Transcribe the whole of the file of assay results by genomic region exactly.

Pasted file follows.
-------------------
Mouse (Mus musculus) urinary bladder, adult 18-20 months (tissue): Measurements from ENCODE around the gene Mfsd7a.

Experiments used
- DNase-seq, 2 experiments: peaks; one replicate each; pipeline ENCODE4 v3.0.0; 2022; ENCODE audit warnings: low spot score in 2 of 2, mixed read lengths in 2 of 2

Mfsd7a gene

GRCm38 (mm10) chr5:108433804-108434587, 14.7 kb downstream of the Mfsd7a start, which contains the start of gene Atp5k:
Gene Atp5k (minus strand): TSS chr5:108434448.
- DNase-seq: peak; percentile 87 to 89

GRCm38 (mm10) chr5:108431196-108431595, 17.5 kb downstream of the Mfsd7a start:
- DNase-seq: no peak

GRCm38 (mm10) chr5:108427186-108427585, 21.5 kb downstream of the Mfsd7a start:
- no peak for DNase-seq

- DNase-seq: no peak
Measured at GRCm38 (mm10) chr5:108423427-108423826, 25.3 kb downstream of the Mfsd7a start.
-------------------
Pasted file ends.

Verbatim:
Mouse (Mus musculus) urinary bladder, adult 18-20 months (tissue): Measurements from ENCODE around the gene Mfsd7a.

Experiments used
- DNase-seq, 2 experiments: peaks; one replicate each; pipeline ENCODE4 v3.0.0; 2022; ENCODE audit warnings: low spot score in 2 of 2, mixed read lengths in 2 of 2

Mfsd7a gene

GRCm38 (mm10) chr5:108433804-108434587, 14.7 kb downstream of the Mfsd7a start, which contains the start of gene Atp5k:
Gene Atp5k (minus strand): TSS chr5:108434448.
- DNase-seq: peak; percentile 87 to 89

GRCm38 (mm10) chr5:108431196-108431595, 17.5 kb downstream of the Mfsd7a start:
- DNase-seq: no peak

GRCm38 (mm10) chr5:108427186-108427585, 21.5 kb downstream of the Mfsd7a start:
- no peak for DNase-seq

- DNase-seq: no peak
Measured at GRCm38 (mm10) chr5:108423427-108423826, 25.3 kb downstream of the Mfsd7a start.